First, the good news. I successfully linked my PayPal account to my USD account, which is something I was never able to do with my Borderless plan. That means whenever I receive USD comissions on my website via PayPal I can transfer them into my US account without incurring any penalties on the conversion.

Now the bad news. There’s no real easy way to get a USD cheque into that account. I went to download the “TD Bank” application on my iPhone, but I am unable to because I only have a Canadian iTunes account. Once my Visa Debit card arrives I’ll try opening a US iTunes account, at which point I should be able to download the TD Bank application and do a mobile cheque deposit. But not all Visa Debit cards work with iTunes, so it may not work.

The second option is to physically mail the cheque to the branch for deposit. That’s a bit of a pain, but it’s still a workable solution. I have one cheque here from Amazon that is based on a Seattle bank, so I’ll try to mail it shortly and see how long it takes.

If you’re only dealing with a few hundred dollars here or there, or rarely visit the United States, this process will likely be more trouble than it’s worth. But if you receive any cheques or PayPal deposits in USD, the extra headache may well be worthwhile, especially if you can save $50-$100 in currency conversions a month.

5 responses to “Opening a USD account from Canada with TD”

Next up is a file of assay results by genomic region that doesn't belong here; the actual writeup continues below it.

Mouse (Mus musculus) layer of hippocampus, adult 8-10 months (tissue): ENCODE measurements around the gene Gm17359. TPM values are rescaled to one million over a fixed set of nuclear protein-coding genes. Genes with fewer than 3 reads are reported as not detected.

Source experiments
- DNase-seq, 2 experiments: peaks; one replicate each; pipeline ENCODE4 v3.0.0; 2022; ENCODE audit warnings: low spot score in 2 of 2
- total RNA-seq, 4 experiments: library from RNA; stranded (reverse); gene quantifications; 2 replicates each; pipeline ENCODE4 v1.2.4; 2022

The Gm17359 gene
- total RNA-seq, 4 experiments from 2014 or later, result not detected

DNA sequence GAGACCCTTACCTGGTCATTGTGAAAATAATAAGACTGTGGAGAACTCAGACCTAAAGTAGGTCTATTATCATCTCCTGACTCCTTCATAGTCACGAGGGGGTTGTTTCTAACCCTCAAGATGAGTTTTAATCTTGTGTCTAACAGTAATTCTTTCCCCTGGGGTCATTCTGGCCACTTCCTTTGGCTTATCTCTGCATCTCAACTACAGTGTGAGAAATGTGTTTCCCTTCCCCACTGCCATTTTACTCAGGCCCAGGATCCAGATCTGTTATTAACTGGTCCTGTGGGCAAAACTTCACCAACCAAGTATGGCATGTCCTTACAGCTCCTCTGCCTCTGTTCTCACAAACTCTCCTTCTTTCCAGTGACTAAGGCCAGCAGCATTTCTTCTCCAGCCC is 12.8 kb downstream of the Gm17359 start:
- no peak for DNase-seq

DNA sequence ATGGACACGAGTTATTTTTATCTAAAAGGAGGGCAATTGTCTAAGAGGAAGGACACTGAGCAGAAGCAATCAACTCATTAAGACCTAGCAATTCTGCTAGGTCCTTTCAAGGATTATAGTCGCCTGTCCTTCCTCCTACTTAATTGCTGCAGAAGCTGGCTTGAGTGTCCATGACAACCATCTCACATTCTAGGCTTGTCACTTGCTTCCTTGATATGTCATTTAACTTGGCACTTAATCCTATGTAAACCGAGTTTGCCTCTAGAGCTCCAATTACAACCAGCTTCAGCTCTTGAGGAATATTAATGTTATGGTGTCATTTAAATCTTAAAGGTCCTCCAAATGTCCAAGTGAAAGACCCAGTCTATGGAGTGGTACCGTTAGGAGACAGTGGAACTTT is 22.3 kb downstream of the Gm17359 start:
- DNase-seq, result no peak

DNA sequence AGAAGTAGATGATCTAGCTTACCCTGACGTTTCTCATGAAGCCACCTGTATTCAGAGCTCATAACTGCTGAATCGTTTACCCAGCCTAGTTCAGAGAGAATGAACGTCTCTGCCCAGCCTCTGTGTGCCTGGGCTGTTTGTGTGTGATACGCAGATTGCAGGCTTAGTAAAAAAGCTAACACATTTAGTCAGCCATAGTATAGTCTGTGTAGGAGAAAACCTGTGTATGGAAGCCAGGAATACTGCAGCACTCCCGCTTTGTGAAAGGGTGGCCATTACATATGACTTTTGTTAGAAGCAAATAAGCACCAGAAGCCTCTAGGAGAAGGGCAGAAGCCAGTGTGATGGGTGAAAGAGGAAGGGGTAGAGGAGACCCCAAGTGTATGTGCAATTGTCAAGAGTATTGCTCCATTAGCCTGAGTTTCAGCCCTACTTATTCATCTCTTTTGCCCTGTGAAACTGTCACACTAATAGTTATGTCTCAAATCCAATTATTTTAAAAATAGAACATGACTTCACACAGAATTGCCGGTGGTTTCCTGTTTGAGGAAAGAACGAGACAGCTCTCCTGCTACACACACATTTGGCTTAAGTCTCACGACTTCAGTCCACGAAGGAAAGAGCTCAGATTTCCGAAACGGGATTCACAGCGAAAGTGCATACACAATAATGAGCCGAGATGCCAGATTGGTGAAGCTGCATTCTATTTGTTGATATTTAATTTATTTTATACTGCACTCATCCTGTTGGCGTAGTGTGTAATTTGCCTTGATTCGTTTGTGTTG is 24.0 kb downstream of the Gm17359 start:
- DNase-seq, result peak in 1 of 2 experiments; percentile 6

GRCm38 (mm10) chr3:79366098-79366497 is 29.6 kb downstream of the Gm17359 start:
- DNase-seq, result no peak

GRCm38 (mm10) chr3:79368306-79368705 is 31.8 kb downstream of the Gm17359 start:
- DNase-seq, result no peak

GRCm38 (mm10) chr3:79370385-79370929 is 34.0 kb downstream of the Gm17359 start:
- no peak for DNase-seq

1. Tony says:

    Does having a U.S. Based account lead to any tax implications with the IRS etc if you do a larger volume of business through it, even though your a Canadian citizen?

  2. Duane Storey says:

    It’s a good question, and I’ll have to call them about it. A quick read seems to show that any interest earned in a US bank account is taxable income and must be reported. But it also appears you can fill out a form at the bank to show that you filed taxes in another country with a tax treaty and it’s all good.

  3. Fred says:

    I understand that the U.S. now tracks/limits transfers of $3000. Wouldn’t that be a concern using a U.S. account?

  4. Jose says:

    HI Duane

    Were you be able to open an US iTunes account using your TD U.S. Dollar Visa Card?


  5. Dan says:

    Thank you so much for making this article Duane. I had a similar problem with my Borderless Account of where I wanted to transfer USD funds to my Borderless Account so that I could pay my US Dollar VISA Credit Card. Unfortunately every which way I tried, I could not have USD currency transferred to the Borderless from my PayPal because it would want to convert it to CAD and then naturally once the transfer would be completed, it would be converted back to USD therefore taking double hits on the currency conversion. I also found out that unlike other Credit Card Institutions, TD does not accept payment from PayPal so that wasn’t an option either. So after further investigation, it appears my only option is to open a Cross-Border Banking Account and have that account added to PayPal, then have the funds transferred and finally from there Pay the US VISA Card. Finding your article was further confirmation that my research was correct and that I would be able to come up with a solution to my problem.